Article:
My second source of inspiration comes from Bruce Lee. In an interview he gave, he told the interviewer that he believes one should be like water. He said water is formless, it can fill anything you place it in perfectly. It has the ability to be gentle and flowing, or it can crash. According to Lee, water is a force of a different kind. Now I’m not saying that you need to be like water. If you want to, go for it, but I’m pretty sure he was talking about karate or something. However, it is absolutely imperative that you decide to be like something. In our modern day world, the tides of change are constantly shifting and if you stand for nothing then there is no telling what you’ll fall for. For those of you wondering, well how do I decide what to be? It is the simplest thing in the world. Be you. Have you ever looked up some of the pictures that the Hubble Space Telescope has taken? While some of them look like vast expanses of black sprinkled with bright pinpoints of light, the most breathtaking images in our galaxy can be found by this single piece of equipment. Looking upon fields of pinks, purples, reds, greens, and oranges, we begin to understand the complex beauty of what makes up our universe. In the thick of these clouds I imagine it is impossible to fully see everything that is there, but from our unique perspective hundreds of light years away we can take in every inch of it for all that it is worth. In the same way, each and every person on this planet is constructed. Made up of billions and trillions of tiny cells we are wonders of creation. While we exist within our own bodies it can be difficult to fully grasp that idea but from the outside looking in it is entirely evident to those willing to see it. When you find those people willing to see who you are, hold them close because they will help carry you for the rest of your life, but until you do, be you because in every situation you find yourself in that is one principle that matters to nobody else. If you choose to sit and wait for someone else to recognize the greatness in you then you’ll end up unhappy and with nothing but wasted time to show for it. Take your situation by the reins and make the most of it by being the most authentic version of yourself. Never let those around you dictate what you should do or shame you into changing who you are, be you.
The final piece of inspiration comes from an unlikely place considering how I absolutely loathe poetry in its entirety. A poem written by Dylan Thomas piqued my interest the Friday night after our homecoming football game. I was sitting in bed watching my favorite movie, Interstellar, whenever one of the characters, Dr. Brand, starts to speak. He recites lines from this poem that read, “Do not go gentle into that goodnight / Old age should burn and rage at the close of day; / Rage, rage against the dying of the light.” If I had heard it at any other time my next thought probably would’ve never come to mind, but fresh off the field I couldn’t help but wonder. Our homecoming game against Ropes was a long drawn out struggle for victory. At one point, Coach Stanaland called us together and gave us an adrenaline inducing speech. In it he told us that by the end of the game we should be leaving in exhaustion otherwise we failed to do our jobs properly. Remembering this I applied that logic to this poem. If good ‘ole Mr. Thomas had done his job properly then truthfully he should not have had enough energy at the close of day to rage, rage against the dying of the light. The same can be thought of in our lives. It’s often been said that those on their death beds only regret the things they didn’t do. The time they didn’t spend pursuing their passion, the opportunities they failed to take out of fear, and most importantly their overlooking of time they could have spent with the ones they love. All of these and more tend to rush past us because our perceived invincibility in the moment and the routine belief that tomorrow will bring a fresh opportunity, another chance, and the continued ticking of the clock towards that close of day. We place too much trust in the hope that goodnight comes after a long life of trials and tribulations, but all too often we are shown the stark reality that goodnight is unpredictable. So I challenged myself. What if right now I recognize the dying of the light and instead of living in a paralyzed fear of that, I choose to confront it head on by living every second I am given on God’s green earth to the fullest. With this in mind I look to the future not with uncertainty but with a plan. While I cannot possibly know exactly what the future holds, I do know for a fact that I will take on whatever is given to me with a vigor never before seen, simply because of my decision to recognize the dying of the light not as something to be chased after when it is too late but rather as a challenge today to see just how fully I can live my life. That way I can rest easy knowing I left nothing up to chance.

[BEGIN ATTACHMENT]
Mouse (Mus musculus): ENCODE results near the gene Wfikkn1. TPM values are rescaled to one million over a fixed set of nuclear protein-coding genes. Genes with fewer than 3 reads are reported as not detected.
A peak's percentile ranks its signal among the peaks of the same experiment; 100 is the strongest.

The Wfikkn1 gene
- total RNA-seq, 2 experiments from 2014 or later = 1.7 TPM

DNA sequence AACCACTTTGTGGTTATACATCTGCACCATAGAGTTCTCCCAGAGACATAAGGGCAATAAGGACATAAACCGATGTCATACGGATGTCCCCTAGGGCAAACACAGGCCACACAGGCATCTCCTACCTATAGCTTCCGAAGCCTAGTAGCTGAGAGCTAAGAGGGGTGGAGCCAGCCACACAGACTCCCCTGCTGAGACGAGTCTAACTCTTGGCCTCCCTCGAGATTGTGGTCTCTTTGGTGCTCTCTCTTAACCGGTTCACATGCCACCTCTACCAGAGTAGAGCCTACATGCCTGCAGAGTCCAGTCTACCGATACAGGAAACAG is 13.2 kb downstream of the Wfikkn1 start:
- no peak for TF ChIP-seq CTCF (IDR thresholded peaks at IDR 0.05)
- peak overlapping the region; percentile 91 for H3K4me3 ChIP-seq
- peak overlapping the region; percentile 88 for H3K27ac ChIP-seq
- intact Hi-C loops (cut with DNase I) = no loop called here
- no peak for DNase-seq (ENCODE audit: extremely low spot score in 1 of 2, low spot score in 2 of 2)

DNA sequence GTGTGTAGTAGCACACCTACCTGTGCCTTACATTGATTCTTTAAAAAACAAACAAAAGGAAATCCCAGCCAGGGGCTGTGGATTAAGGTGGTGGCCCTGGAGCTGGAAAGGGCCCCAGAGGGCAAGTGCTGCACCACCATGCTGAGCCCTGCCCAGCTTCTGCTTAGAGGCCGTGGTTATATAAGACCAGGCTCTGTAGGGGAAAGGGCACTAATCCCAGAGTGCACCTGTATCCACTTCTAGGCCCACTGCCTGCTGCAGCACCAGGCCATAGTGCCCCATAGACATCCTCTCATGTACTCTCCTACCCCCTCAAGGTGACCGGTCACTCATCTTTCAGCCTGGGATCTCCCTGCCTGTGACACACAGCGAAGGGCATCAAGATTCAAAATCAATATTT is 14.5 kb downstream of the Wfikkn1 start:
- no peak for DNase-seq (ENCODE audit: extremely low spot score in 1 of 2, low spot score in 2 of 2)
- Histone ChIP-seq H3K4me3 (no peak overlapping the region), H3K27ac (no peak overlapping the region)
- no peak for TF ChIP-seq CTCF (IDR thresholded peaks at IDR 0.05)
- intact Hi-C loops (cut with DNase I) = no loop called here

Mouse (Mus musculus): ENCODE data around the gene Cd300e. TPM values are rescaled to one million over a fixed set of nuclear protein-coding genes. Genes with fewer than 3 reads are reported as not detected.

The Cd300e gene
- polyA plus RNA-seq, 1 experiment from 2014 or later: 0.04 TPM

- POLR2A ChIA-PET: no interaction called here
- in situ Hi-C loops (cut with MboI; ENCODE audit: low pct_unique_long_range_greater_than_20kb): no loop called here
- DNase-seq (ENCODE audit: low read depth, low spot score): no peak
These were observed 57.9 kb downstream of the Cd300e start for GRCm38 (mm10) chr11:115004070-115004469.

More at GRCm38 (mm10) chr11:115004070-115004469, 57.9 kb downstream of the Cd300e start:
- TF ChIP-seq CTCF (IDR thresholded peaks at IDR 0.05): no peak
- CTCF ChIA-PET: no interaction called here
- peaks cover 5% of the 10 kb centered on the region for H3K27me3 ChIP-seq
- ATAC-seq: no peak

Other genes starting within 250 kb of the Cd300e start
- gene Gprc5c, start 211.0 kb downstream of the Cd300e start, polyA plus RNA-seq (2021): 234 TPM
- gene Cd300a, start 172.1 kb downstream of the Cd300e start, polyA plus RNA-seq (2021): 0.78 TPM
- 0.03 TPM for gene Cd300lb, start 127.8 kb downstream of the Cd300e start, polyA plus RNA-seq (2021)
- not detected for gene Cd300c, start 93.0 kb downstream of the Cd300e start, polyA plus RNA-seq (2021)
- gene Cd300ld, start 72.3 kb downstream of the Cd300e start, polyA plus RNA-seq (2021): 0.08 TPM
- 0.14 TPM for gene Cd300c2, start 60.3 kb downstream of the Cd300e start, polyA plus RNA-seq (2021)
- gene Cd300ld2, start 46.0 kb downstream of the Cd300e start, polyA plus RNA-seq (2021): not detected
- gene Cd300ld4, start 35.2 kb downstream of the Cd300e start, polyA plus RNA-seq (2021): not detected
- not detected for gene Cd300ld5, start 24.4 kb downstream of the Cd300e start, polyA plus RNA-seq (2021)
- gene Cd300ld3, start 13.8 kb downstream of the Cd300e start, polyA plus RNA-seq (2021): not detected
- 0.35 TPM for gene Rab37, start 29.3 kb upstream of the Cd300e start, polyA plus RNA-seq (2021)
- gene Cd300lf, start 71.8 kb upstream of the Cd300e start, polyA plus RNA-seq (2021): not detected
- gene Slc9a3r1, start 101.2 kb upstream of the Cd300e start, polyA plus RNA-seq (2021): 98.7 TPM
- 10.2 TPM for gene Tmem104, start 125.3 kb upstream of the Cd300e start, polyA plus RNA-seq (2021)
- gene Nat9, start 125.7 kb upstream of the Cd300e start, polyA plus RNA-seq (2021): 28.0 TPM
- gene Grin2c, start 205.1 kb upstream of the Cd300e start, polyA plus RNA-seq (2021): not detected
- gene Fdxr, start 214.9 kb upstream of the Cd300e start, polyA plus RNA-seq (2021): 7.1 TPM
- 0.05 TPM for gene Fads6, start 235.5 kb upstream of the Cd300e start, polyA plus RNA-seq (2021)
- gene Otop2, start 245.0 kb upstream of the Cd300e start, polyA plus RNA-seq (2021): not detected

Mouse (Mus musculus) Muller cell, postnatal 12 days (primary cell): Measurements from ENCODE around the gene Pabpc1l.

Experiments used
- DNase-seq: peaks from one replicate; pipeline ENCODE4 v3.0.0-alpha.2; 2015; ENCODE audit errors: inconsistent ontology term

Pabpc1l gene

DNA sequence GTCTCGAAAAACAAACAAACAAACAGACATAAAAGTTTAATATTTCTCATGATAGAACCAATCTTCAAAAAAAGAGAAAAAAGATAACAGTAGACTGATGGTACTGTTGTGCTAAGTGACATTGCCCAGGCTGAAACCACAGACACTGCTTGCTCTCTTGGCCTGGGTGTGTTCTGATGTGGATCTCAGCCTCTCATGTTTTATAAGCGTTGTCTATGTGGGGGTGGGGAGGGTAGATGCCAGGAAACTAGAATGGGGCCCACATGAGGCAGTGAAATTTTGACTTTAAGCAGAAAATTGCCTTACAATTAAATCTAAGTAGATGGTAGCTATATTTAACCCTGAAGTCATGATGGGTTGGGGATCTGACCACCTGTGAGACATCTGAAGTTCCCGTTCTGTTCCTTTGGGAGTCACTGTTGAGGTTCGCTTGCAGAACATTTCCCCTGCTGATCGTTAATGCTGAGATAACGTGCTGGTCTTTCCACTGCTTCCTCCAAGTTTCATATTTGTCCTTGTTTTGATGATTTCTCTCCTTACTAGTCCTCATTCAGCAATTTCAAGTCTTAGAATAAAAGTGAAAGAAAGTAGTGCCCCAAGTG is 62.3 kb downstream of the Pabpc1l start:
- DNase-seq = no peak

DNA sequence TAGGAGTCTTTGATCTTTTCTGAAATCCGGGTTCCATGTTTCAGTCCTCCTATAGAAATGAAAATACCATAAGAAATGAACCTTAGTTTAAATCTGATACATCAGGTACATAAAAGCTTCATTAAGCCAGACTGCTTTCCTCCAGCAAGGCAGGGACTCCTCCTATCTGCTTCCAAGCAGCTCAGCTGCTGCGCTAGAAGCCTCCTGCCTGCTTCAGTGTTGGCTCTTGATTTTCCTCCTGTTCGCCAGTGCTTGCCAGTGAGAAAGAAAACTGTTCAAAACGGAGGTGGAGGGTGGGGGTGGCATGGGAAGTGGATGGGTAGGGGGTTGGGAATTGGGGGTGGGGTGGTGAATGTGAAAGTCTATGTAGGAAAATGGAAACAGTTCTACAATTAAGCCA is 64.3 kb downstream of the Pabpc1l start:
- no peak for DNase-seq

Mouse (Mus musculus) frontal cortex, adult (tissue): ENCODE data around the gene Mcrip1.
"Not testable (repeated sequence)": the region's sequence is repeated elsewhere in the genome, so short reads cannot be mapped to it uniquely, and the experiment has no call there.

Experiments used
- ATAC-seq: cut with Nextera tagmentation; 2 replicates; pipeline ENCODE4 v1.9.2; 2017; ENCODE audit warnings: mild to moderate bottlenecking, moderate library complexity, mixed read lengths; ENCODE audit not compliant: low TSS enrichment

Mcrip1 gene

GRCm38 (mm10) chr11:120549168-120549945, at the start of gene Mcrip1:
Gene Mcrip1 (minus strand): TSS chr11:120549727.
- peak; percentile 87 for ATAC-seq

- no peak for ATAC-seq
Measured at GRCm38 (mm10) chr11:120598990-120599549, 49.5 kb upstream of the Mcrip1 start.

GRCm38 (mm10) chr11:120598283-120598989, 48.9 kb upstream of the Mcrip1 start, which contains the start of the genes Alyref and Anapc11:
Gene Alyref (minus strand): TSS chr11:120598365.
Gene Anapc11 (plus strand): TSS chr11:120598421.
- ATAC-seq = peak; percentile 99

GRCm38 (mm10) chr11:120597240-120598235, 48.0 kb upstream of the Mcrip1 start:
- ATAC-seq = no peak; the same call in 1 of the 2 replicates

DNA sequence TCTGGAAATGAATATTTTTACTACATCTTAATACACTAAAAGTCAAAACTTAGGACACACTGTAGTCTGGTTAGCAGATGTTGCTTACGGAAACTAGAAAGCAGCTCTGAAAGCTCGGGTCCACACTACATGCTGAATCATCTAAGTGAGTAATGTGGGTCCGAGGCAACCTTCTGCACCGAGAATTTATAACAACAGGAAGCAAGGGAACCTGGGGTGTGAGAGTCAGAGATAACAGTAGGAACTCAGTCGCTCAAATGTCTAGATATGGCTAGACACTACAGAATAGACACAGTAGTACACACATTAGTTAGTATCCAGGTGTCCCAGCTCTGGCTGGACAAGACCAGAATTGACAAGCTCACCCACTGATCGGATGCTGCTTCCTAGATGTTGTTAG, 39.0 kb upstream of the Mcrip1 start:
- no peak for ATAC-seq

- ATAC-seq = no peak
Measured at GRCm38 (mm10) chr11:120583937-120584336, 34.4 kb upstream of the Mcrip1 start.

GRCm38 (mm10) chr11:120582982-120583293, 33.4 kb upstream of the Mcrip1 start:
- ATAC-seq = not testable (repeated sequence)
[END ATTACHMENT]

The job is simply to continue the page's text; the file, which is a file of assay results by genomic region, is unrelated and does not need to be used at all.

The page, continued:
I apologize if the words I have said today leave a sobering impact on you. I realize that graduation speeches are meant to be filled with fond memories of the past and a shining outlook on the future, but after heavy thinking, I realized I just could not do that. My final words today I direct towards my classmates, but I hope every person here takes something from them. I hope that every day from here on out you choose to just keep swimming and that you never let the fear of the unknown stop you, I pray that you choose to be something, be good, be kind, be courageous, and be you, and I trust that you will not go gentle into that goodnight but rage, rage against the dying of the light.